Eliminate Ice Accumulation Nears Vents by Solving Problems

Most vent icing problems involving high efficiency furnaces are not a direct result of the weather, but an improperly installed venting system. Below you will find some of the most common problems involving PVC intake and exhaust vent pipes and how these installation deficiencies allow the formation of ice to occur.

Correct PVC Pipe SlopeImproper Slope of PVC Vent Pipes

High efficiency condensing furnaces require that PVC vent pipes be discharged to the outside of a home or business. The PVC pipes must be sloped at a minimum pitch of ¼” per foot BACK to the furnace. This is very important and something many do it yourselfers overlook. High efficiency furnaces utilize their condensate pipe during operation to discharge water down a floor drain and not outside where it can quickly freeze.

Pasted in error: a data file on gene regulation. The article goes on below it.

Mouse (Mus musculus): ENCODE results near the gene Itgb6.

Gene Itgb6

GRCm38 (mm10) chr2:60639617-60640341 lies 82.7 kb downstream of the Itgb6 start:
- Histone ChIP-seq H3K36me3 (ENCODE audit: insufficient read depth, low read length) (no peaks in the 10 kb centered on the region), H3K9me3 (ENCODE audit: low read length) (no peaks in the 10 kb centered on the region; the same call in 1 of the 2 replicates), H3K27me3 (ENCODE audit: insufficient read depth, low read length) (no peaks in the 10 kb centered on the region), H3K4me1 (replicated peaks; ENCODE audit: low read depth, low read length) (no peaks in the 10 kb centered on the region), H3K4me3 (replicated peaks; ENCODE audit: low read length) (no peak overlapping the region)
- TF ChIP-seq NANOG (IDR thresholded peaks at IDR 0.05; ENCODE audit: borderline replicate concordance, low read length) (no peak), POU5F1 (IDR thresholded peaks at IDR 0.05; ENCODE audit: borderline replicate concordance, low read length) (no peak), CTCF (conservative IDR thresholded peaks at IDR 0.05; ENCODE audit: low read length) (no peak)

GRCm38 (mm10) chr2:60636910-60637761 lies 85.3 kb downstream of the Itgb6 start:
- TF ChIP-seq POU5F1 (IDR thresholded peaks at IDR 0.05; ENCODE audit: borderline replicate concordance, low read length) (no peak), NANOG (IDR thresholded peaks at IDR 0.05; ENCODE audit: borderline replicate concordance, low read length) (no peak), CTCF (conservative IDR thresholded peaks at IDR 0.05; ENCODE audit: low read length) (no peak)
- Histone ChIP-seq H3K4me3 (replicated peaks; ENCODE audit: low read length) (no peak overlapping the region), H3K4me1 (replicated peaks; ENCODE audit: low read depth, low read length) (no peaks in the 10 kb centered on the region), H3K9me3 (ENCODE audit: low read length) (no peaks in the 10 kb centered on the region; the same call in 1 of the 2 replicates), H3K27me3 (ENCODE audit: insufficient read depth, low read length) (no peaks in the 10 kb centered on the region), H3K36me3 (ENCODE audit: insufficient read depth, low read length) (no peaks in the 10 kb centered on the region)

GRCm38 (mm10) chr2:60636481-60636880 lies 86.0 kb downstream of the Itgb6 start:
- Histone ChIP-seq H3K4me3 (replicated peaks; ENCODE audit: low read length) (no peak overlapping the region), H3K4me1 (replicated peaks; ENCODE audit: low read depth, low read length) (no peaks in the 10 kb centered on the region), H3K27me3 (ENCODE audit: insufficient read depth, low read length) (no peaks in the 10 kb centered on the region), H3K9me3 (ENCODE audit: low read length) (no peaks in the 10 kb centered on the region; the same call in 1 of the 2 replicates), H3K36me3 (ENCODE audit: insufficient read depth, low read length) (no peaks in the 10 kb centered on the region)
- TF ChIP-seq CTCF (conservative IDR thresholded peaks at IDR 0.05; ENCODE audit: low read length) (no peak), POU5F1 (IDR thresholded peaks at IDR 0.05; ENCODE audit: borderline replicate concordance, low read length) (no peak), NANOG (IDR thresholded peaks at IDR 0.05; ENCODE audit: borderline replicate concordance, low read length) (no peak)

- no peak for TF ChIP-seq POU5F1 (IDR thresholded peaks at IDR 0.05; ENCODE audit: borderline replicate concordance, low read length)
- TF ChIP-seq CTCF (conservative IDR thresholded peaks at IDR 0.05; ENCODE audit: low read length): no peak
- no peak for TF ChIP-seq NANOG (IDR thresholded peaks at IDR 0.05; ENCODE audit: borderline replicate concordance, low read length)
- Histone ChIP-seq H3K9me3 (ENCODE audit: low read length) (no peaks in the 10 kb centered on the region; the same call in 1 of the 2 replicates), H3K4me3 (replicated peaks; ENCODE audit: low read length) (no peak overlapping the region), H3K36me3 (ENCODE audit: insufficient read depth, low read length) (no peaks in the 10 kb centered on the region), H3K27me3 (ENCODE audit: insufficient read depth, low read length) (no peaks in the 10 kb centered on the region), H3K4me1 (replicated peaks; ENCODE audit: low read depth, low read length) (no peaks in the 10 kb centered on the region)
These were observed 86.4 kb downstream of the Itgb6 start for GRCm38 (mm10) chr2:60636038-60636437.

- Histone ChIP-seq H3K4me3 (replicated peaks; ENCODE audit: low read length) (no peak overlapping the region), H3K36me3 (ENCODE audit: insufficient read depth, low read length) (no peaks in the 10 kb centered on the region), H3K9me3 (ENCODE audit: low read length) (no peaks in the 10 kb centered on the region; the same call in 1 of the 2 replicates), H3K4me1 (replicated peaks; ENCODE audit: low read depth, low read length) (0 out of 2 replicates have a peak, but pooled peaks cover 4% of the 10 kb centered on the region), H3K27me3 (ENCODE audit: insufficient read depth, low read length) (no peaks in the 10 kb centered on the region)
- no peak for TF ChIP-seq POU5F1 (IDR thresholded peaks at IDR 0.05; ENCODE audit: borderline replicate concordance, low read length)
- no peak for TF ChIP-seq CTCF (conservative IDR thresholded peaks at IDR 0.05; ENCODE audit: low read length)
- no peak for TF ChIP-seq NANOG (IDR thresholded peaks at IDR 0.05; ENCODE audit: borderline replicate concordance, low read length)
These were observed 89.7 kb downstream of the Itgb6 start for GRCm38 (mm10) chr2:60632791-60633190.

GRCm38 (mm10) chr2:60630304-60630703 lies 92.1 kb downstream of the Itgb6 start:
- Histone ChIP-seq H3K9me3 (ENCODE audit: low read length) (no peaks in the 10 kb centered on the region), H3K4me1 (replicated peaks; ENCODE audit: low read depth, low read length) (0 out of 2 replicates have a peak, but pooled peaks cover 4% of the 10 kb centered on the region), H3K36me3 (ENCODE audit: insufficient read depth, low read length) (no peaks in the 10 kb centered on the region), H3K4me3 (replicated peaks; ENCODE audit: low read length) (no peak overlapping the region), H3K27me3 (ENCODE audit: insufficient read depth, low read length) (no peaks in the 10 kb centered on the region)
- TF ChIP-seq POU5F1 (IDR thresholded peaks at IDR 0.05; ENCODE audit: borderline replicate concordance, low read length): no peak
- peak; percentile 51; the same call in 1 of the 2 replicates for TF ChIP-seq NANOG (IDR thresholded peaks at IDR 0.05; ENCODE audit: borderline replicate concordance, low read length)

Sagging PVC Vent Pipes

PVC intake and exhaust vent pipes must be supported all the way from the furnace to the discharge points outside. The diameter of pipe will determine what most manufacturers recommend. However, as a general rule of thumb, 2” piping runs should utilize PVC support hangers every 4’ at a maximum and 3” piping runs should utilize a PVC support hanger every 5’ to prevent sagging pipes. If pipes do sag, condensate can accumulate in the areas where the pipe is sagging, restrict the airflow and cause the furnace to shutdown in a lockout safety mode or create a pool of liquid that adds moisture to the air being vented to the outdoors. The added moisture to air being discharged during winter can contribute to ice accumulation.

PVC Vent Pipe Runs that are Too Long